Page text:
Exploring this seemingly endless chain of references, I found myself increasingly drawn into the work. It became something very personal, very intimate, full of small revelations and private jokes. In all its disorder, it became an experience of exploring the ‘secret book’ of someone else’s unconscious. But it is an unconscious collectively written, the result in part of several open public drawing sessions held throughout the lifespan of the exhibition, and the intervention of a number of other invited artists, including Constance Ouvrieu, Tina Linville and Annelie McKenzie. This kind of ‘radical collaboration’ has been an aspect of Grant’s work since her first solo show in 2007 (as, indeed, have the ideas of Cixous). It gives her exhibitions something of the quality of telepathy as discussed by Cixous in Philippines, or of philosophy itself as a series of letters between friends, as discussed by Jacques Derrida.

Derrida’s ghost, as delirious and cartoonish as one of Pac Man’s nemeses, is amongst the images on the wall here, and Derrida is one of several theorists discussed in Cixous’s book. But one philosopher Cixous does not mention in ‘Philippines’, but whose ideas seem nonetheless to haunt Grant’s forest, is Avital Ronell. Ronell’s The Telephone Book (1989) sought to replace the notion of an author with the image of an ‘operator’, like a telephone switchboard operator or, as in a line Ronell quotes from a glossary of schizophrenia, ‘A human being with a type of head formation which permits him to explore and influence the mentality of others.’

It is to Ronell’s work that my thoughts turned upon seeing the wax-crayon image of a console, labelled ‘Hub 40000’, on one wall of the exhibition. This white box extrudes a tangle of black wires leading variously to a human finger, an eye, a telephone receiver, a pair of ears, a set of Nintendo control pads and a brain whose spinal column sprouts leaves. From the phone’s earpiece spreads a muddle of words: ‘Hello it’s me / Allo! C’est Moi! / Ta voix entre’. It is with this ‘voice between’ that Grant’s work calls to us; between words and images, art and philosophy, dreams and reality, between, finally, two close friends.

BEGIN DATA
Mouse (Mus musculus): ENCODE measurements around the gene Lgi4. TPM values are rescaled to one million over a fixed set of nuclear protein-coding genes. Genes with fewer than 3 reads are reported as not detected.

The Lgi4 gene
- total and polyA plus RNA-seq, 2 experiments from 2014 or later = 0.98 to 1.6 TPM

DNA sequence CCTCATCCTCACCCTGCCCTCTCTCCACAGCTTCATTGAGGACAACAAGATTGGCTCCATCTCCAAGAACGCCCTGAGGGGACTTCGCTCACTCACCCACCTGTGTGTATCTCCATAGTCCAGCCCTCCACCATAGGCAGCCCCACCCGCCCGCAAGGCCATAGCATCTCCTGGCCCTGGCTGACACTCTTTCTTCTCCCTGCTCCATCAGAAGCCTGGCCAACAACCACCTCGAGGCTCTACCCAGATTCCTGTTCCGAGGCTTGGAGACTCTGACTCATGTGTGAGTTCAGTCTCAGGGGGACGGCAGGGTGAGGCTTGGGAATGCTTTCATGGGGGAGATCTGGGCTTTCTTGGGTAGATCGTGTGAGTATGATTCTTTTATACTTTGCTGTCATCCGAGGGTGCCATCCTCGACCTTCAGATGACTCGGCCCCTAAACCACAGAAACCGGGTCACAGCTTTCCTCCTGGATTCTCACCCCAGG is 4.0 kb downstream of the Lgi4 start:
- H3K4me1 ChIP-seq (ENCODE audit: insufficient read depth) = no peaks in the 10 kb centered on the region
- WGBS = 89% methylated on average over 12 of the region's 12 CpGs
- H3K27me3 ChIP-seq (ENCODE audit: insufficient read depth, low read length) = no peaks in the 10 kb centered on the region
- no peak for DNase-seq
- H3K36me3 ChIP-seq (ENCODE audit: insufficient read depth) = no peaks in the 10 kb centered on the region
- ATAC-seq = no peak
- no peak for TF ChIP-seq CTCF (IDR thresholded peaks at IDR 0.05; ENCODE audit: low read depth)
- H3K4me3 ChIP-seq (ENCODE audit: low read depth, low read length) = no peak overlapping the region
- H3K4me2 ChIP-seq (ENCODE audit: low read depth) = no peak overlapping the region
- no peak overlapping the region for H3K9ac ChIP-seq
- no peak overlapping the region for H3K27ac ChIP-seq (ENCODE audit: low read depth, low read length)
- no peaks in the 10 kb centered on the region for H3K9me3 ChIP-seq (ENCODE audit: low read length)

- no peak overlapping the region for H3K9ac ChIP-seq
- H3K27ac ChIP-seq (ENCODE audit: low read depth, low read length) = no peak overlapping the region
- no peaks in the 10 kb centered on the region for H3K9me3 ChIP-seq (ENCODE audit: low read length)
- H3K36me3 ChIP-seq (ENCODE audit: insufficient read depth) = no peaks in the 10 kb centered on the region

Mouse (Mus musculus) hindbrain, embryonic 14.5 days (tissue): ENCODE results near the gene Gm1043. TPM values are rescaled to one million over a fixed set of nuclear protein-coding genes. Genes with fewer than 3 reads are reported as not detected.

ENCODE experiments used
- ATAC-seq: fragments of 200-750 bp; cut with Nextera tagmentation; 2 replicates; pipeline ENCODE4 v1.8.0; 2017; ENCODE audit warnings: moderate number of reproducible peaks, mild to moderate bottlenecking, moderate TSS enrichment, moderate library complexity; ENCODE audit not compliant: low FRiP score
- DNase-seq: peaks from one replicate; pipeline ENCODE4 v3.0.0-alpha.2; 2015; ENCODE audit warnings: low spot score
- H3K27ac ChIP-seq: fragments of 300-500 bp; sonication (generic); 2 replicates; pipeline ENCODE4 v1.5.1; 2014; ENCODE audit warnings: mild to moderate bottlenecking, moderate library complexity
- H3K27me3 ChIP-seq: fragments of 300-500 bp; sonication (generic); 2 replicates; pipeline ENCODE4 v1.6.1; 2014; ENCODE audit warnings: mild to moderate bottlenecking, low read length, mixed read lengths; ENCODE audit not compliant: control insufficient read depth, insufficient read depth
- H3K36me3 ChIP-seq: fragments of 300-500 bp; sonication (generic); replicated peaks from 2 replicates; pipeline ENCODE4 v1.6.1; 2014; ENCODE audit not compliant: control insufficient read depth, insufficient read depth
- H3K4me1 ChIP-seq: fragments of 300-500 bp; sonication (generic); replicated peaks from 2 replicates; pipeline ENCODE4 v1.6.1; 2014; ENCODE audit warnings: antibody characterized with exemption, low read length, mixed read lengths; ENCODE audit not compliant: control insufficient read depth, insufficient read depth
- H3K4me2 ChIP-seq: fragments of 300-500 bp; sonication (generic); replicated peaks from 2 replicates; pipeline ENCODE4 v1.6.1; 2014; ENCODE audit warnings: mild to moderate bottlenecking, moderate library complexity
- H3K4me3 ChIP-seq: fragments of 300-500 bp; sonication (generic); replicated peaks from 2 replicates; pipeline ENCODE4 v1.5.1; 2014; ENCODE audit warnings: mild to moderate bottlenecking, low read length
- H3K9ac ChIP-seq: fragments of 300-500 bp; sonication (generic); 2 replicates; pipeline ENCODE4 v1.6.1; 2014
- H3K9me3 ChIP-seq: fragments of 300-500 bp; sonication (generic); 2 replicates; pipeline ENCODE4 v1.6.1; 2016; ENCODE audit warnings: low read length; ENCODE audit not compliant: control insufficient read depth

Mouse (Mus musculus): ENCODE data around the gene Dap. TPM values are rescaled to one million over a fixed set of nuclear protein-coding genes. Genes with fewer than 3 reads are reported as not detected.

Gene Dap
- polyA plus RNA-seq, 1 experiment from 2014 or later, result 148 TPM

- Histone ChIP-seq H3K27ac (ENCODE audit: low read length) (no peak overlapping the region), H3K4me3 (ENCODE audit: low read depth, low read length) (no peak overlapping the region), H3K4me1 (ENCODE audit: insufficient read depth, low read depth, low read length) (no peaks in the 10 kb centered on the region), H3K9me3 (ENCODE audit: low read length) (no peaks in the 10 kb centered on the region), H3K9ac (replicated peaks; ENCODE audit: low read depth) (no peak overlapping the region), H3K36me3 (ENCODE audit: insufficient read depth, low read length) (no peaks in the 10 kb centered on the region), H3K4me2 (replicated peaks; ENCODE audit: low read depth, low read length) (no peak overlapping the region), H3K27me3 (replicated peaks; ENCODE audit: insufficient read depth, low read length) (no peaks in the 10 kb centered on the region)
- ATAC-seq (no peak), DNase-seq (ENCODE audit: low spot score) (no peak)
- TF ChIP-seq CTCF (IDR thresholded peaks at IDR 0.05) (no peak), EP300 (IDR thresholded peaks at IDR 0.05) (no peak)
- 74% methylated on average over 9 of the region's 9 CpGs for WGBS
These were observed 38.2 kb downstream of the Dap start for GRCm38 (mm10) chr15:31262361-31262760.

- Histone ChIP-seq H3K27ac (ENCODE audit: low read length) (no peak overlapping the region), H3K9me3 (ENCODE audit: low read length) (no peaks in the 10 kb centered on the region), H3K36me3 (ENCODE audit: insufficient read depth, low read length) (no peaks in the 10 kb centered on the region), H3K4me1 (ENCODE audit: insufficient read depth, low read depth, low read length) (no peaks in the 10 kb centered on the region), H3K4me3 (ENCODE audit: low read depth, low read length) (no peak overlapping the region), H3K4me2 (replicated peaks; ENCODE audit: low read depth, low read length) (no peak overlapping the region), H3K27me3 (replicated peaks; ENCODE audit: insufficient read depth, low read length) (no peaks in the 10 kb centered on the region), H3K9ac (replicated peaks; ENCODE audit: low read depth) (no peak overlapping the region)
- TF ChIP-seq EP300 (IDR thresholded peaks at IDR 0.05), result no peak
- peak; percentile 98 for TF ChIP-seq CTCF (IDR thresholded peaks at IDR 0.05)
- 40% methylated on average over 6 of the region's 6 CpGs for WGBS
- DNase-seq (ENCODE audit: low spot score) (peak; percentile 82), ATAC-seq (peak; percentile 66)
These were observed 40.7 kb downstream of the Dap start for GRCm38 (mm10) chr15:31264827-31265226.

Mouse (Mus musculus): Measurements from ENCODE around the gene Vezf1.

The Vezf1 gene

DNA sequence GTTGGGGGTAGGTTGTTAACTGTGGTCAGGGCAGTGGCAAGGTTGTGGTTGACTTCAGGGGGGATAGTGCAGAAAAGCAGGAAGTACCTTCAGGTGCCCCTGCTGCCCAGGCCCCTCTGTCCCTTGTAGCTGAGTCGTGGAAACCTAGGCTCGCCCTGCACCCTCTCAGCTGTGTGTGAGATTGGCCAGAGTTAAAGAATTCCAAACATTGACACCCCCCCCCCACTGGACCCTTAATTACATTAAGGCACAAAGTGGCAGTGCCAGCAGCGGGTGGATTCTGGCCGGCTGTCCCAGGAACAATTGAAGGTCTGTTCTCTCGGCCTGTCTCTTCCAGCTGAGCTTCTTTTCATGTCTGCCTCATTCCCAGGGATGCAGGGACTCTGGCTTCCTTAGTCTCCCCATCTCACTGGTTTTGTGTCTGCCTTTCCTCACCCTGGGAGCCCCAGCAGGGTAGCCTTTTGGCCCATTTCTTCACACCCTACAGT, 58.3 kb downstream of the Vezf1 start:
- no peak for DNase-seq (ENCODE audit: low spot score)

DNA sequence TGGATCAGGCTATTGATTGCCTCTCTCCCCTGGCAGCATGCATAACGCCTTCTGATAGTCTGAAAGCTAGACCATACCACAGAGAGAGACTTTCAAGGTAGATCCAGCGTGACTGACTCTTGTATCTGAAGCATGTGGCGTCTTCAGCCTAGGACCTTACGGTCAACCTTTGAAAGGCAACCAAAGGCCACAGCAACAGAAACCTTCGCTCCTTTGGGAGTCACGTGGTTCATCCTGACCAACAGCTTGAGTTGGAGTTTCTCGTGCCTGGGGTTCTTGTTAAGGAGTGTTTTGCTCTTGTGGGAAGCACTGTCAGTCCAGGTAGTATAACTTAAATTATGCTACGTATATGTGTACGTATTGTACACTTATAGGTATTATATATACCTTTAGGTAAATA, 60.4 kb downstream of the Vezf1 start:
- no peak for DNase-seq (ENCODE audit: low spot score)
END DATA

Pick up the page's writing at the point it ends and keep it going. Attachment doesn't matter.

Robert Barry

14 November 2013

Hélène Cixous’s Notre Spectacle in X-TRA

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Hélène Cixous, December 2012. Photo: Kevin Kane.

Notre Spectacle

by Hélène Cixous
Introduction and translation by Alexandra Grant

Published in X-TRA Contemporary Art Quarterly, Fall 2013, Volume 16, Number 1

http://x-traonline.org/article/notre-spectacle/

Hélène Cixous’s “Notre Spectacle” (Our Performance) is a short text originally written for the program of Le Dernier Caravansérail (Odyssées) (The Last Caravan Stop [Odysseys]), a play written collectively by the French philosopher Cixous and the Théâtre du Soleil in Paris in 2003. Cixous is a long-term collaborator of the Théâtre du Soleil and its director, Ariane Mnouchkine. Since the early 1980s, she has written works for and with them, including L’Histoire terrible mais inachevée de Norodom Sihanouk, roi du Cambodge (The Terrible But Unfinished Story of Norodom Sihanouk, King of Cambodia) in 1985 and Tambours sur la digue (Drums on the Dam) in 1999. In these plays, as in Le Dernier Caravansérail, Cixous and the Théâtre du Soleil are committed to political story-telling through episodic, large-scale spectacles with large casts that place the audience member squarely in the middle of the day-to-day experiences of those under the stresses of colonialism, persecution, and/or statelessness. What is impressive about the Théâtre du Soleil is their ability to entertain and marvel their audience while maintaining an empathic, non-exploitative, and non-didactic relation to the subjects of their work. No easy balance.

As a collective, the Théâtre du Soleil has never produced a manifesto. But its egalitarian principles and its radical commitment to collaboration radiate through Cixous’s text. Structured as a series of questions, “Notre Spectacle” demands both ethical reflection and action from artists collaborating with someone other than themselves: across the boundaries of difference, language, and power.

Questions of ethics in practice continue to be vital to artists, as many of us are working in collaborative or collective ways, either openly in the sphere of participatory artwork or “social practice” or privately in the space of our own studios with large-scale production teams whose identities are not disclosed in benefit of a central author. Collaboration itself is not a new phenomenon, but the terms under which collaborative work is accomplished are reframed by every generation in philosophical, legal, and financial terms. What is unusual and relevant about Cixous is that she is the rare theorist who also practices successfully as an artist and these practices are marked both by her ethics and her action-oriented stance.